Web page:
Workspace Design and Lighting: An Architect’s Perspective

Lighting is a key component of design. Whether you’re designing retail stores, art galleries, residential buildings, or workplaces, lighting can help or hinder you in giving your space the right tone and ambiance.

This article is part of our ‘workplace design’ series

Adriana Almada, Architect and Project Manager at Hap Proyectos in Mexico, discussed with Allwork some of the challenges of striking the right balance with lighting and tips to ensure good lighting even in unfavorable conditions.

“It all depends on the space you want to illuminate,” Almada began. “Before setting out and planning where light bulbs should be installed and what type of illuminary you want to use, it’s important to define how the space will be used and by whom.”

Flexible workspace operators need to think about this when planning out their space; which areas will be shared working areas, which ones will be private offices, which ones will be meeting rooms, and which ones will be lounge zones.

“Truth be told,” Almada says, “sometimes the best way to achieve the best possible lighting is through trial and error.” However, this is changing fast with smart technology and facility management software that provide space owners with unique insights about their space utilization and how the end-user is behaving.

Artificial lighting is one thing; natural light is another. When picking out a new workspace location, it’s essential that you take into consideration the role of natural light. In an interview a few months ago, former workspace members confessed that lack of natural light led them to end their membership and find somewhere else to work.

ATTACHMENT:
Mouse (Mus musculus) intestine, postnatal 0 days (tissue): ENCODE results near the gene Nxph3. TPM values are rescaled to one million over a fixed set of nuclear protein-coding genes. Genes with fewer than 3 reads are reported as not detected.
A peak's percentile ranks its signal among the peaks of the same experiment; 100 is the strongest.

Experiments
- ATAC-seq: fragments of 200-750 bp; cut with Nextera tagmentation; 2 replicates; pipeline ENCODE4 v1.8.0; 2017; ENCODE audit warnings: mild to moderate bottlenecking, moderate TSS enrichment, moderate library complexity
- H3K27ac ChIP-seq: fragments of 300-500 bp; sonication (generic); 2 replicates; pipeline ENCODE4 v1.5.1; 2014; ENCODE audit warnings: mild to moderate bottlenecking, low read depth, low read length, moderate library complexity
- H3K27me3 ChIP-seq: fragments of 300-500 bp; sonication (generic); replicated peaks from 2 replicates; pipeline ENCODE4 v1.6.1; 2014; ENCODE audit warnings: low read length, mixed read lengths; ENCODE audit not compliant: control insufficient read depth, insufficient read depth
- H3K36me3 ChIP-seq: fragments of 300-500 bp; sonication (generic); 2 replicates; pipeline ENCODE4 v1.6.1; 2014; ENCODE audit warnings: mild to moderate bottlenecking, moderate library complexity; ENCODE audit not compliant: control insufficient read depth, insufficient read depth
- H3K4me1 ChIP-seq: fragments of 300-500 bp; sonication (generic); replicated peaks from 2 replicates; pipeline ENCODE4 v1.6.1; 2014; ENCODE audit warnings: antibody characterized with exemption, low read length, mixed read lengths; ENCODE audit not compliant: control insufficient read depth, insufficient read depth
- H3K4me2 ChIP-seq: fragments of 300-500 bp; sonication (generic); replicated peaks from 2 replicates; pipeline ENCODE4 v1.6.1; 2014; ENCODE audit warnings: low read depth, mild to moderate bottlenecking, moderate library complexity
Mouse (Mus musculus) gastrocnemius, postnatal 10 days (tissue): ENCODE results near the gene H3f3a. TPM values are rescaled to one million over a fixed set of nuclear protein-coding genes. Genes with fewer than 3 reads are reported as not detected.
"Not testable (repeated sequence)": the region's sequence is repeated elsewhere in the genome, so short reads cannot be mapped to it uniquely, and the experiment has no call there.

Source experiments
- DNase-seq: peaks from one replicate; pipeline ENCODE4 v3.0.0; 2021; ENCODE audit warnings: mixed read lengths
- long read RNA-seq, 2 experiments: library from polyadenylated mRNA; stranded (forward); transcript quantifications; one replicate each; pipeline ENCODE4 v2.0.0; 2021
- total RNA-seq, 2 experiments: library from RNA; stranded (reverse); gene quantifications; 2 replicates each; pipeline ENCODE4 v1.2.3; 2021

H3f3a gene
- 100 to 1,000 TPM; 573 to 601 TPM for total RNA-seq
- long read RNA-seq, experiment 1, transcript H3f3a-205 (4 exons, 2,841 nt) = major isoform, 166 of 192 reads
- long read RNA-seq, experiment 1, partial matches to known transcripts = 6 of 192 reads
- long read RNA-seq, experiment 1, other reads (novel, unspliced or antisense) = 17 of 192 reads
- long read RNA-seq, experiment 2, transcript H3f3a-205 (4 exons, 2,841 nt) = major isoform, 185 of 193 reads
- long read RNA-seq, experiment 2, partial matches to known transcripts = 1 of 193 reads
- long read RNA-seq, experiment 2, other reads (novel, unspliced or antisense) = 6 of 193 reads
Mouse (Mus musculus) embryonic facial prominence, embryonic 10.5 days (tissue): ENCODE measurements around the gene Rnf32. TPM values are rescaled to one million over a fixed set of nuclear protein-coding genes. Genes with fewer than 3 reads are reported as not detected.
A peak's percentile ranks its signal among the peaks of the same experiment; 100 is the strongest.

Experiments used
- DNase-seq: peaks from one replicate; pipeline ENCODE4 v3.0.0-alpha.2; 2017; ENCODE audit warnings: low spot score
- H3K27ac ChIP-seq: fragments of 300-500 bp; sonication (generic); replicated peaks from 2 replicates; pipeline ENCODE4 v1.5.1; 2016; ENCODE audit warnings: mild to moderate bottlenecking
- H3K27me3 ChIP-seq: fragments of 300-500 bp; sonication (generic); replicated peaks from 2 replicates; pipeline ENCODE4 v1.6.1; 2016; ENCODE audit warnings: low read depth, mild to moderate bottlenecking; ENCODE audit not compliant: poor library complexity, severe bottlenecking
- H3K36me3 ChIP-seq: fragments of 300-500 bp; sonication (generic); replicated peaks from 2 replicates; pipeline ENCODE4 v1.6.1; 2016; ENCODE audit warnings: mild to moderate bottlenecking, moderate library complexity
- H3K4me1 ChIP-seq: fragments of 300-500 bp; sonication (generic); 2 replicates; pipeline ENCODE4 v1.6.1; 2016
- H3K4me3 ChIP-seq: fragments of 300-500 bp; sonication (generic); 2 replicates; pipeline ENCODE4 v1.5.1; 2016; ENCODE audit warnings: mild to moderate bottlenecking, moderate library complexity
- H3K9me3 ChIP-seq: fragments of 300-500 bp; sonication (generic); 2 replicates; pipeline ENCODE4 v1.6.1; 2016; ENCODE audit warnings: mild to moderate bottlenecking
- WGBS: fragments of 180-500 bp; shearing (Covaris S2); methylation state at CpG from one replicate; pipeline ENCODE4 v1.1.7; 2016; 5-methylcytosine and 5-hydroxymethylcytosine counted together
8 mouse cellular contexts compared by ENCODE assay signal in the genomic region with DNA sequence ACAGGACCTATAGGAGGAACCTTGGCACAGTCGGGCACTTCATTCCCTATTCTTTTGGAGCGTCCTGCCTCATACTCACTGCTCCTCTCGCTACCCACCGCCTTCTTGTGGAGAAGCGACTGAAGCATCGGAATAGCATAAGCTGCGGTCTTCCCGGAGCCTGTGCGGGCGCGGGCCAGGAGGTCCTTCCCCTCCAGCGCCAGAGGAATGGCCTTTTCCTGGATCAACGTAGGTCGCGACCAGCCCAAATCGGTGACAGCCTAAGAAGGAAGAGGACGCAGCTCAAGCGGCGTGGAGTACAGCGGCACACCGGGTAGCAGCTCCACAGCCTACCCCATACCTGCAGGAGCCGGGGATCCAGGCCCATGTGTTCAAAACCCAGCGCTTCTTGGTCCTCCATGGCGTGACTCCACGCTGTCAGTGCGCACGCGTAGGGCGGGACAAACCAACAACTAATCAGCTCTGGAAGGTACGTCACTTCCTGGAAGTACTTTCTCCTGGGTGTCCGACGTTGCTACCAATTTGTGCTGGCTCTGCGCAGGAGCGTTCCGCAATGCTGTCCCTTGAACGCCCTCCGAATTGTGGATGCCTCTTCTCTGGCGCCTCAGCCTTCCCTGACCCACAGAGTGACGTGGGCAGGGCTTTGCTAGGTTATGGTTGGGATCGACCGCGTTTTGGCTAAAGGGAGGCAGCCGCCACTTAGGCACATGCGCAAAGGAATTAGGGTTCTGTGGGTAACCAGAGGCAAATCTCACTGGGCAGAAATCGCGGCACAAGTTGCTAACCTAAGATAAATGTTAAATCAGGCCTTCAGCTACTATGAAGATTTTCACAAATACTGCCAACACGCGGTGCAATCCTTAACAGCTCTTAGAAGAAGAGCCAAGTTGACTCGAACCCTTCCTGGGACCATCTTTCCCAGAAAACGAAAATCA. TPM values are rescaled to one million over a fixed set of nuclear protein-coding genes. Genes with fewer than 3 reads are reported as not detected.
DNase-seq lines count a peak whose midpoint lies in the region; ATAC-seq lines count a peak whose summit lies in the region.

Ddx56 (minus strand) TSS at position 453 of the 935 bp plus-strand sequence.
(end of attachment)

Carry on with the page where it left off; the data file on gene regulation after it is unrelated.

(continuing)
We don’t blame them, as being exposed to natural light has various positive effects: increased productivity, better sleep patterns, and ‘happy feelings’. If, however, the space you are looking at or currently have, doesn’t lend itself to let a significant amount of natural light in, Almada suggests focusing on your space orientation, like placing windows in the south part of your space. Additionally, she says that if the space has few natural light sources, “these spaces should be left open and unobstructed–this means no excessive or big furniture–and you should use light colors to help create a sense of brightness. Additionally, I always encourage clients to use plants to help give any space an added layer of ‘life’.”

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Almada further expanded on the topic of color and lighting stating that “colors are a key component in the process of defining space illumination. Bright colors help give a sense of increased lighting and amplitude. Dark colors, on the other hand, can make spaces seem reduced and less ‘lively’. Nonetheless, I always tell clients that they shouldn’t marry either bright or dark colors; I suggest using a combination of both in order to achieve the desired level of comfort and to create the desired environment.”

Closing off, Almada reminded us that in the end, it all comes down to the end-user of the space and his or her preferences. In order to create the perfect experience and provide the ideal workspace, you need to understand who is using your space, when they are using it, and how they are using it.

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